Coventry lettings agency Maison Estates has revealed its experiences of becoming embroiled with campaigning group Acorn.
The agency has so far been picketed at its branch, had negative reviews about its service posted on review sites by campaigners and been the subject of a telephone harassment campaign.
Ben Herbert (pictured, above, left), a co-founder of the firm, says the dispute over a terminated tenancy now risks significantly damaging his agency’s reputation and business. Acorn says his treatment of the female tenant warrants its aggressive tactics as it tries to get Maison to call off attempts to recoup £1,000 from her.
Problems began in November 2019 when one of its landlords said she wanted to sell one of her properties as the tenant’s AST was coming to an end. “We visited the woman to advise that her tenancy would be terminated and offered her alternative accommodation from our listings,” says Herbert.
But she refused this offer saying the properties were too expensive and claimed, due to concerns over a lost deposit with a previous landlord, that she would withhold her last month’s rent before moving out. “Up until that point she had been a model tenant and had not reported any maintenance issues to us,” says Herbert.
Maison Estates thought the matter was resolved. But the landlord had taken out an insurance policy and made a claim on it for the lost rent and the damage to the property Herbert says his check-out and inventory processes uncovered. After flagging up the damage to their authorised deposit scheme, it was agreed the tenant would not be getting any of her cash back.
The tenant ignored all attempts to contact her to give her a chance to make her case, so the insurer paid out for the repair work to the property.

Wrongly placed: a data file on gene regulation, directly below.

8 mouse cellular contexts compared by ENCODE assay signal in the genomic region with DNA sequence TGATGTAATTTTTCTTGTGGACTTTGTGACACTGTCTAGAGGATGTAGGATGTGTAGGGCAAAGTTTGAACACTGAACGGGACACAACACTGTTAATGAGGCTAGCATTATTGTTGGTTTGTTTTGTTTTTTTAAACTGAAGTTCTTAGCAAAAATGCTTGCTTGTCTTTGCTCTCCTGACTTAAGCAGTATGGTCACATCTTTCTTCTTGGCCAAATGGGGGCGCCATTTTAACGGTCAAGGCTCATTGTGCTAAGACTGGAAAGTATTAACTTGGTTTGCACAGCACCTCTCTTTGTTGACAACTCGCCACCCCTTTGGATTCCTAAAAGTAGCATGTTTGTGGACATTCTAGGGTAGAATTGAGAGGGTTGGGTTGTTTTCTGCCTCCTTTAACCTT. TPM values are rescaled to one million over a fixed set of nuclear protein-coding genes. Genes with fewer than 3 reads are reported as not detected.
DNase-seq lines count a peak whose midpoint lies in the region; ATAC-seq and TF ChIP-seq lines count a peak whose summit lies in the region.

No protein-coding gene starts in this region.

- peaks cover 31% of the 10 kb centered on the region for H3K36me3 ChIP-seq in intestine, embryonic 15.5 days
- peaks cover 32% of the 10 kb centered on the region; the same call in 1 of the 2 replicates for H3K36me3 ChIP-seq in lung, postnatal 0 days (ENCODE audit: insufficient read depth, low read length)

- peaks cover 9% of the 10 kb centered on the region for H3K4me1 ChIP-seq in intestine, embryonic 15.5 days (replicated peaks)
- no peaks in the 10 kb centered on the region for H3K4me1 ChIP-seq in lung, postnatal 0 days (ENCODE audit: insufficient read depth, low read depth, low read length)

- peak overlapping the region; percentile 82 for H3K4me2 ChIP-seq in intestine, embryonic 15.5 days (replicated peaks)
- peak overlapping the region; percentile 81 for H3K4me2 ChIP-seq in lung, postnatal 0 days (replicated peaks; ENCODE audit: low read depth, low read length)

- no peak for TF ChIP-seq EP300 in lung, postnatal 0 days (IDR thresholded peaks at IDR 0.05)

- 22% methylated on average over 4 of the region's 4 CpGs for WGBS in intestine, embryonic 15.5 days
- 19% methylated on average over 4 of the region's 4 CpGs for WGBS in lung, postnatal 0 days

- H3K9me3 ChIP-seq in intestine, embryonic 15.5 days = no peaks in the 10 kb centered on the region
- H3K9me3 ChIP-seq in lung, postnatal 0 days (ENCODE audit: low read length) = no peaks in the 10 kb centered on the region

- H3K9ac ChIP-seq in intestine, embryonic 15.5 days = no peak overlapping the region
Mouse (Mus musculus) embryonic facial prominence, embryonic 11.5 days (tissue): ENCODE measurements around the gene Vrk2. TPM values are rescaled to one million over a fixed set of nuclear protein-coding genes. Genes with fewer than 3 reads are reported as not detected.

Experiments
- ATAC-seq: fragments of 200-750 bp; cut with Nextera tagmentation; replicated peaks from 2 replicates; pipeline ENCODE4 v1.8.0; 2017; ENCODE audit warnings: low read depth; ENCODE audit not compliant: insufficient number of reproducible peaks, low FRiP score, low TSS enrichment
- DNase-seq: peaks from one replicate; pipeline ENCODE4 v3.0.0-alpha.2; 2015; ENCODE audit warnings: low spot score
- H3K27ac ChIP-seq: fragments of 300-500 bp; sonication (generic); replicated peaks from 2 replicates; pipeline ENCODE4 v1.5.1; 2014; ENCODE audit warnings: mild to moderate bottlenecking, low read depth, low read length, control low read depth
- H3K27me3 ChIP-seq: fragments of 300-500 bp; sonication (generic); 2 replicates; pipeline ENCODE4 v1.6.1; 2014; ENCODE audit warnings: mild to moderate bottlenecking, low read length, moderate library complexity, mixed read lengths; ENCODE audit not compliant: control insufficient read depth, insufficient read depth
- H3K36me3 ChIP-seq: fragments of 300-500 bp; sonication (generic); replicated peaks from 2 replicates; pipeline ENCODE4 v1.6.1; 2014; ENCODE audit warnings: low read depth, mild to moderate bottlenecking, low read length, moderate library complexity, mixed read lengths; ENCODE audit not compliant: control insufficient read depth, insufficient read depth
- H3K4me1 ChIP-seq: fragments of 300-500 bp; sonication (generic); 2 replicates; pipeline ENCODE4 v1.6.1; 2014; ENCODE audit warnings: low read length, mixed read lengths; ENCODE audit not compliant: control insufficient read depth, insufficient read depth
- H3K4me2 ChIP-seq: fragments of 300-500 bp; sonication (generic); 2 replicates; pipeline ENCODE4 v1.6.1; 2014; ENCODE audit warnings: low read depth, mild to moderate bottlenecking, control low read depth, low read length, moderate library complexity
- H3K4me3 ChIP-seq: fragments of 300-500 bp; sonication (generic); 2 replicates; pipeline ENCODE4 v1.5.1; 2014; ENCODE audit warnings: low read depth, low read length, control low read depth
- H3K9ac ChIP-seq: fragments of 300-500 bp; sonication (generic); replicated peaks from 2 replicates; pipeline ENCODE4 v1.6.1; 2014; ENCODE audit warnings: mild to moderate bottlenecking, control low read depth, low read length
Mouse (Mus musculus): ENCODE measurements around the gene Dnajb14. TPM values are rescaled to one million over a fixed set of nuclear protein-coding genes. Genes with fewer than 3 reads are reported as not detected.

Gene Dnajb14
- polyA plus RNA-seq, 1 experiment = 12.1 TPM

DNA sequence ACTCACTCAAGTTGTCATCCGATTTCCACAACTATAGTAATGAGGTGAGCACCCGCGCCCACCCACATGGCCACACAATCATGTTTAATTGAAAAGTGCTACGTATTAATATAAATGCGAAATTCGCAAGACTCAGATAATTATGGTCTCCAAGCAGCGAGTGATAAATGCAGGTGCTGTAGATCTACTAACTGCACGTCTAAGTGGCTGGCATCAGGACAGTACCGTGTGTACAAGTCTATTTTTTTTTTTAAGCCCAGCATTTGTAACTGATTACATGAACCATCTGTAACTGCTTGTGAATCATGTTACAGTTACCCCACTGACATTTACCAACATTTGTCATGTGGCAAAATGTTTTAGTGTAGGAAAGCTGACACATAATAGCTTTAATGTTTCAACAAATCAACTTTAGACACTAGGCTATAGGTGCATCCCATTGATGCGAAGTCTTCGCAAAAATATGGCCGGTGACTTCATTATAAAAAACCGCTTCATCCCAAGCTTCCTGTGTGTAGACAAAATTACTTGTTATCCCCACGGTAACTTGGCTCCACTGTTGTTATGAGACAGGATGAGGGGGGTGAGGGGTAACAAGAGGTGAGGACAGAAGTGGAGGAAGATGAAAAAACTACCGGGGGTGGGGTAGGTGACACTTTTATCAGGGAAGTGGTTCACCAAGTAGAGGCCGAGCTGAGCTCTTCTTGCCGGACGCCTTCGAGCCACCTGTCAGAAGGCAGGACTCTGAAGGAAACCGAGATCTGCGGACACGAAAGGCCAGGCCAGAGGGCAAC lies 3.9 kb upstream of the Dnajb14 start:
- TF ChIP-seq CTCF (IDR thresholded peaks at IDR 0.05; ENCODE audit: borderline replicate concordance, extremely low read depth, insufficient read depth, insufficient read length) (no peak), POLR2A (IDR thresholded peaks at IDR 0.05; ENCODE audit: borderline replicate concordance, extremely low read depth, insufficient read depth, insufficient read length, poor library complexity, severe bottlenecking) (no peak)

It then sought to recover the funds from the tenant, who then enlisted the help of local Acorn activists to fight this claim. They then protested inside and outside his branch during a busy Saturday morning.
“They then started phoning our branch every thirty seconds to make accusations in a bid to disrupt our operations,” says Herbert. “It’s causing a lot of stress for our staff, but we’re caught in the middle of a fight between the insurer, the tenant and Acorn.”
They then started phoning our branch every thirty seconds to make accusations in a bid to disrupt our operations…”
Herbert says he’s been told he should pay the landlord the outstanding rent and damage costs (of £1,000) so that the insurance claim can be dropped, but he says it’s a matter of principle – his staff did everything by the book.
He also says Maison supports Acorn’s attempts to highlight rogue landlords, but says the group’s methods are aggressive and confrontational. Herbert also says its local representatives have refused to sit down and talk the issues through, instead escalating the campaign aggressively.
The Negotiator put Maison’s points to Acorn, which takes a different view of the dispute.
It says the tenant, who is a single mother, was pregnant at the time and her treatment was unwarranted. Acorn says she was ‘forced out of the property’ and was served an eviction notice at one point after complaining about a faulty washing machine. It says she offered to pay extra cash to the landlord to solve the situation so that she had more time to find alternative accommodation, and that Maison went back on an initial financial settlement.
If the tenant can pay, then the agent and the landlord make a profit. If the tenant can’t pay, then Maison and the landlord still make a profit…”
Acorn says it is willing to talk to Maison in an amicable way but has so far been met with lawyers letters.
“I’m sure your readers would make the argument that the private rented sector is entitled to make a profit from rents, because those profits cover the risks of doing business,” says Acorn Coventry.
“If it is true that taking risks is what warrants making a profit from providing a fundamental human need, then I’d like to see the argument for the sort of rent insurance scheme used by Maison Estates in this case.
“It seems to me that if the tenant can pay, then the agent and the landlord make a profit. If the tenant can’t pay, then Maison and the landlord still make a profit, and the insurance company haunts the rest of the tenant’s life demanding back-payment.”
Read more about Acorn campaigns.
Read The Neg’s legal expert’s article on How to deal with unfair reviews.